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Snowdrop Pictures

Updated on April 3, 2012

The common snowdrop, or galanthus nivalis is usually the first flower to bloom in late winter. certainly, in the tough winter of 2010, it was the only bloom around for weeks. Where snowdrops have been allowed to grow wild, unchecked, they can spread to form huge carpets of white blooms, and ore often seen as the harbinger of spring.

Tourists flock to these areas where there are carpets of snowdrops, and many stately homes offer snowdrop walks during the late winter (see below for details).

Snowdrops, Moretonhampstead, Dartmoor

A young clump of snowdrops.
A young clump of snowdrops.

 The snowdrop is a perennial plant, growing from a small bulb.  It's natural habitat is woodland, but it will grow just as happily in domestic gardens.  When planting snowdrops it's best to plant them 'in the green,' that is, it's best to buy the plants already in flower and plant these, rather than to buy the bulbs.  Planting in the green is much more successful; bulbs tend to go into the soil, never to be seen again!

 In late winter, the snowdrop appears as two grey-green linear leaves a few millimetres wide.  The plant then pushes up a single stalk, from which emerges the bloom, suspended on a thin pedicel.

The bloom is bell shaped and hangs down from the stalk.  It consists of six tepals three outer, larger ones, which us lay folk would assume are the petals (not so) and three inner ones which are much smaller, edged with green and form a tube shape within the flower.

Snowdrops and Spring Flowers

 However, technically one describes the flower, they really are very pretty, and a welcome relief from the drab of winter.

There are several types (cultivar) of snowdrop, single flowered, semi-double and double flowered, and goblet shaped.  The colour of leaves may vary, as may the markings on the inner tepals, the most common alternative colouring being yellow.  I have even heard of someone having pink snowdrops, but I have been unable to track down this cultivar, and suspect it's not a snowdrop at all.

Snowdrop Flower

Click thumbnail to view full-size

Quite honestly, all snowdrops look the same, a snowdrop is a snowdrop, right? Before all you galanthophiles rush down to Devon to lynch me, what I mean is, that often the difference between cultivars is so slight that one almost needs to be a botanist to spot it. OK, the difference between some greens and yellows is easy enough to spot, as is the difference between single and double flowers, but some differentiating factors are very slight.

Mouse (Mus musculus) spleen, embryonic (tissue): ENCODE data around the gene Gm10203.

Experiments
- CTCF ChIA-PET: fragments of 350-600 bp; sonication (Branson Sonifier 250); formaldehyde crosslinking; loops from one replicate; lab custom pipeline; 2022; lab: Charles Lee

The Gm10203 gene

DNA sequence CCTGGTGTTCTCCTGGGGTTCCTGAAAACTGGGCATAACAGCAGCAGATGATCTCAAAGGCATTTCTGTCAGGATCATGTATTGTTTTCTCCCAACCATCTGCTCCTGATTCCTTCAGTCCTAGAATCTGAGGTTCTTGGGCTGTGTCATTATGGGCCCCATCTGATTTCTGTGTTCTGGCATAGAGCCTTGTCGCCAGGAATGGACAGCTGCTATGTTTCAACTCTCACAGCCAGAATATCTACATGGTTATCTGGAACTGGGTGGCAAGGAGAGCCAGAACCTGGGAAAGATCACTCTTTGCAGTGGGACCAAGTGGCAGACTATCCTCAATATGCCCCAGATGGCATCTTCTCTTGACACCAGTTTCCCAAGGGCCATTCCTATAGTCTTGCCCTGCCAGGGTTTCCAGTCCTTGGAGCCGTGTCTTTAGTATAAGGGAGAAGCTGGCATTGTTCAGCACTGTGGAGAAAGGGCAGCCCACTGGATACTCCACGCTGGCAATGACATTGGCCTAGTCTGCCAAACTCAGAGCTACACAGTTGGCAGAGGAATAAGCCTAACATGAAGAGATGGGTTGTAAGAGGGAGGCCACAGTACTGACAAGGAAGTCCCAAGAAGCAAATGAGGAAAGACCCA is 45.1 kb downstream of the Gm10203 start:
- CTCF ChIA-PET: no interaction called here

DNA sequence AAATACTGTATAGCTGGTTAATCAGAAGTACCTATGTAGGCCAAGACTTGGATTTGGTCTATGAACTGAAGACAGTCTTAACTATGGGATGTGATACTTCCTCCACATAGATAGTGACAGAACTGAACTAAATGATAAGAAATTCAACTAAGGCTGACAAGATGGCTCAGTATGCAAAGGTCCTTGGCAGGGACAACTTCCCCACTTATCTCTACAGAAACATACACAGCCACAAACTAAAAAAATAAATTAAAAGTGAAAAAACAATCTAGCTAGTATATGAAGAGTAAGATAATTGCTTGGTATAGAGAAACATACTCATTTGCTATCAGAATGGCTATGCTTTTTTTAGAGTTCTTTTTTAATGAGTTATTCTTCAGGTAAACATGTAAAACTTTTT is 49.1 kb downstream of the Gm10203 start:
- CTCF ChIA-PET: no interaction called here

Snowdrop Carpet, Moretonhampstead, Dartmoor

Snowdrop Walks

The National Garden Scheme has details of snowdrop gardens open to the public.  Whilst if you really want to get into spotting the differences between blooms, Brandy Mount,New Arlesford, Hampshire has the National Plant Collection of snowdrops and you can play 'spot the cultivar' to your heart's content

Prsonally, I'm happy to just enjoy these wonderful little plants when I stumble accross them out on a walk, or when they push their fragile heads through the cold, damp soil in my garden.

Snowdrops, Moretonhampstead, Dartmoor

Snowdrop Carpet, Moretonhampstead, Dartmoor

Snowdrops, Moretonhampstead, Dartmoor

Snowdrops, Moretonhampstead

Snowdrop Bank


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    • Georgina_writes profile imageAUTHOR

      Georgina Crawford 

      8 years ago from Dartmoor

      Thanks Jannyc and Darlene. We've had a really long, hard winter, and these little blooms just give you hope that it's almost over.

    • Darlene Sabella profile image

      Darlene Sabella 

      8 years ago from Hello, my name is Toast and Jam, I live in the forest with my dog named Sam ...

      Excellent hub Georgina, I love the pictures. Thanks for sharing this wonder flower with us.

    • JannyC profile image


      8 years ago

      Lovely hub Im really geting excited about spring now! Pretty flowers too. Flowers just make you smile and feel good.

    • Georgina_writes profile imageAUTHOR

      Georgina Crawford 

      8 years ago from Dartmoor

      hellohello - I think spring is finally on it's way, though it's grey and very cold today.

    • Georgina_writes profile imageAUTHOR

      Georgina Crawford 

      8 years ago from Dartmoor

      Pamela99 - thank you. It's a little shorter than most of my hubs, but I really couldn't resist the pictures.

    • Hello, hello, profile image

      Hello, hello, 

      8 years ago from London, UK

      There is something very special about them in every way. They herald spring and also they are so beautiful they way they stand there. Thank you for your hub.

    • Pamela99 profile image

      Pamela Oglesby 

      8 years ago from Sunny Florida

      Beautiful flower and pictures. Good hub.

    • Georgina_writes profile imageAUTHOR

      Georgina Crawford 

      8 years ago from Dartmoor

      Blimey debugs, you were quick. I was still editing! Thank you. I'm a big fan of these little plants. To me they just signal that spring is around the corner.

    • debugs profile image


      8 years ago from Odessey777, Umbris

      Lovely pics and great hub!


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